Pros­per­ous main­land mo­tion pic­ture in­dus­try mines Web for odd­ball tal­ent


Yi Zhenx­ing’s movie ca­reer started by post­ing clips of him­self on­line with a pa­per bag over his head com­ment­ing on com­puter games.

The videos got lots of views so Yi, for­merly a civil en­gi­neer, grad­u­ated to a Web-only com­edy se­ries about a young loser’s mis­ad­ven­tures based on clas­sic Chi­nese sto­ries. To gar­ner the big­gest au­di­ence, he mon­i­tored which episodes and parts of episodes were most popular be­fore re­leas­ing the next one. Now, the 30-year-old’s play­ful and largely plot-less videos are be­ing worked into a movie aim­ing to get his mil­lions of on­line fans into the cine­mas.

The un­usual path to the big screen shows how the In­ter­net, gran­u­lar data on on­line us­age and pri­vate in­vest­ment are driv­ing changes in China’s film in­dus­try. The mar­ket is de­vel­op­ing at a faster pace than in the U.S. and Europe while view­ing habits are less en­trenched and eas­ier to change. But the in­flux of new money isn’t chas­ing cin­e­matic qual­ity, say film crit­ics and in­dus­try ob­servers, who don’t fore­see home­grown Chi­nese films at­tract­ing a global au­di­ence.

Be­fore, films were funded by state-owned or, some­times, pri­vate stu­dios. Now, bil­lion­aires and com­pa­nies in in­dus­tries from min­ing to tourism are jump­ing into the boom­ing and glam­orous film busi­ness whose pace of growth is stunning even by China’s stan­dards.

De­spite re­stric­tions on what can be shown in main­land Chi­nese movie the­aters be­cause of state cen­sor­ship, the coun­try’s film in­dus­try is a force to be reck­oned with. Box of­fice rev­enue in 2014 was US$4.9 bil­lion, al­most three times as much as 2010.

China is build­ing an av­er­age of 15 screens a day and is ex­pected to sur­pass the stag­nat­ing North Amer­i­can box of­fice and be­come the world’s big­gest by ticket sales by 2020. Hol­ly­wood is us­ing Chi­nese ac­tors and lo­ca­tions to ap­peal to lo­cal au­di­ences, part­ner­ing with Chi­nese pro­duc­tion com­pa­nies, and send­ing stars such as Johnny Depp on pub­lic­ity tours.

Yet the blos­som­ing of the in­dus­try is mostly about quan­tity.

Film critic Ray­mond Zhou said that the qual­ity of films pro­duced last year wors­ened even as the box of­fice broke records be­cause in­vestors chased “quick money” and pro­duc­ers churned out screw­ball come­dies and other low brow fare.

Com­pa­nies that in­clude e-com­merce gi­ant Alibaba, on­line game and so­cial me­dia op­er­a­tor Ten­cent, and Baidu, which runs main­land China’s most popular search en­gine, have cre­ated their own film units or snapped up shares in en­ter­tain­ment busi­nesses. They have huge reach and can use big data to glean in­for­ma­tion about the pref­er­ences and habits of their mil­lions of users to tar­get them with ad­ver­tis­ing, con­tent and rec­om­men­da­tions. That’s in­for­ma­tion a tra­di­tional movie stu­dio can only dream about.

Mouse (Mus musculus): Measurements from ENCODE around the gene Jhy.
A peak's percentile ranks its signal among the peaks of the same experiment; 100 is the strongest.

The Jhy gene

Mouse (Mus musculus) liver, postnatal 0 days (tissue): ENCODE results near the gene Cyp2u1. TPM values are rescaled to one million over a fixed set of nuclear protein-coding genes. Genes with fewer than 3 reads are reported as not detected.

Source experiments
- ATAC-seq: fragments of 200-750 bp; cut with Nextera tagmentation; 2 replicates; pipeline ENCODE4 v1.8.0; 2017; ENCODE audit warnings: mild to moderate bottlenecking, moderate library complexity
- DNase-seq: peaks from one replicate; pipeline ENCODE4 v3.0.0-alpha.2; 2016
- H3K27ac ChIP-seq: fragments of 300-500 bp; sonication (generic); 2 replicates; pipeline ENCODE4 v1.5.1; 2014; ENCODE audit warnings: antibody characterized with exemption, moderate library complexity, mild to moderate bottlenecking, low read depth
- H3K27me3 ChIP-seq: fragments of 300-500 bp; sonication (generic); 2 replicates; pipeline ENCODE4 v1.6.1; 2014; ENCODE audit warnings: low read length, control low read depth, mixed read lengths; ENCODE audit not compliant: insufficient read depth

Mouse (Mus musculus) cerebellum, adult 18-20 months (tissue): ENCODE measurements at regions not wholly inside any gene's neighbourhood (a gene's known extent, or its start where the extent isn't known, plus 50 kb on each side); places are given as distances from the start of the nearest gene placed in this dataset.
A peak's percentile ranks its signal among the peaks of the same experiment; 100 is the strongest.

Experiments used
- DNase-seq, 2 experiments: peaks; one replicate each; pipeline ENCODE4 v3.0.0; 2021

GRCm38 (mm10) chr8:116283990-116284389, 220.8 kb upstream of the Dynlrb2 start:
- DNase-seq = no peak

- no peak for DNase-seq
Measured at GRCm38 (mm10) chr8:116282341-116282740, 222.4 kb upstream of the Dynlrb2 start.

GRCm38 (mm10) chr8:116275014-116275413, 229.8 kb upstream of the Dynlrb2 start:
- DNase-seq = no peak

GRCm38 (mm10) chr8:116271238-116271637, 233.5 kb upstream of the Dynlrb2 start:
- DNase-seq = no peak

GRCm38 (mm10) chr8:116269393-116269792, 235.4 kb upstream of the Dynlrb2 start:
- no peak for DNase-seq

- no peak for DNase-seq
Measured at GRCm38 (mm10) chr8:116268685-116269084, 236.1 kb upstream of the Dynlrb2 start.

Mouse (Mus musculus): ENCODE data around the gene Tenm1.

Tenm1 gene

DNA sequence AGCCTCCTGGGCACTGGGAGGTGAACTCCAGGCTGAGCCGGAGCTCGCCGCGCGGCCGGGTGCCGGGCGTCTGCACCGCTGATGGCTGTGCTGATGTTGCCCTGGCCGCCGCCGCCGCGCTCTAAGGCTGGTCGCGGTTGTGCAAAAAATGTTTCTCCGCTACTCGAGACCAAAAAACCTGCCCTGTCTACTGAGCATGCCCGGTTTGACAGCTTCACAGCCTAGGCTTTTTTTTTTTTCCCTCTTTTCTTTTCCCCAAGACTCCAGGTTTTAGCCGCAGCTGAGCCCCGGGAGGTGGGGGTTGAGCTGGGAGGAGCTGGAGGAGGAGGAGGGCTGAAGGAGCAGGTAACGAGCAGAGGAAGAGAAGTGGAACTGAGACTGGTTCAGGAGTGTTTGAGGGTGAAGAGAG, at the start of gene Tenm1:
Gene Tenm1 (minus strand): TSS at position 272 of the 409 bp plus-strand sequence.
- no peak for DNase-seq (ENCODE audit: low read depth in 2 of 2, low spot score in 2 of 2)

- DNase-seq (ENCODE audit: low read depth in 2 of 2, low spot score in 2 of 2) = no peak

Smart­phone maker Xiaomi an­nounced in Novem­ber it would in­vest US$1 bil­lion in en­ter­tain­ment con­tent, the first tranche of which would be spent with Youku.

Mar­cel Fenez, an en­ter­tain­ment and me­dia ex­pert at PwC in Hong Kong, said whereas the en­ter­tain­ment in­dus­try has been “neatly pack­aged” into film, TV and pub­li­ca­tions, “the on­line dig­i­tal plat­form en­ables peo­ple to tran­scend those tra­di­tional ar­eas and to be able to do any­thing.”

This blur­ring be­tween the on- line and off­line is al­ready hap­pen­ing in the United States. Net­flix struck big with its own con­tent such as “House of Cards,” putting whole sea­sons on­line at once. The se­quel to Ang Lee’s “Crouch­ing Tiger, Hid­den Dragon” will be the first Net­flix-backed film to pre­miere both on an in­ter­net TV plat­form and in IMAX the­aters.

In China, on­line video sites po­si­tion them­selves as a one-stop shop, un­like U.S. users hav­ing to go to YouTube for home videos and Net­flix for movies and TV dra­mas. Sites such as Youku Tu­dou are no longer con­tent with stream­ing movies and mak­ing their own web se­ries. It set up a small film unit of 20 peo­ple with no movie back­ground that takes Youku’s orig­i­nal con­tent and turns it into low-bud­get movies cost­ing less than 100 mil­lion yuan (US$16 mil­lion).

Youku Tu­dou CEO Koo said that in the past, peo­ple de­cid­ing on a film to watch or back re­lied on es­tab­lished di­rec­tors.

Yi, the on­line star who goes by the web name of Yi Xiaox­ing, was no­ticed by Tu­dou when his short videos be­came popular. That led to him form­ing a com­pany and mak­ing the web se­ries “Sur­prise,” about a young man for whom things of­ten go wrong.

The se­ries had a bud­get of about 50,000 yuan (US$8,000) per episode. Yi said rev­enue from the first sea­son was more than 10 mil­lion yuan (US$1.6 mil­lion) and the sec­ond sea­son dou­bled that fig­ure.

For Chi­nese film­mak­ers the ma­jor op­por­tu­nity is still the do­mes­tic au­di­ence and few be­lieve they will be suc­cess­ful tar­get­ing an in­ter­na­tional au­di­ence be­cause of the cul­tural gap.

Koo said be­cause of this they will see more China-Hol­ly­wood co­op­er­a­tion.

Pos­si­ble re­mains of Soviet troops who died fight­ing in main­land China in the closing days of World War II have been found, state me­dia re­ported, as Moscow and Bei­jing gear up to com­mem­o­rate the 70th an­niver­sary of the con­flict’s end.

The re­mains were dis­cov­ered dur­ing a sur­vey this month by a joint team from the two coun­tries, the of­fi­cial Xin­hua News Agency said, as their re­la­tion­ship grows in­creas­ingly in­ter­twined.

The pre­lim­i­nary search, in which six ex­perts from Rus­sia par­tic­i­pated, was for the re­mains of 413 Soviet sol­diers who died fight­ing Ja­panese forces on Hu­oshan moun­tain and in three nearby vil­lages in the north­east­ern prov­ince of Hei­longjiang, Xin­hua said.

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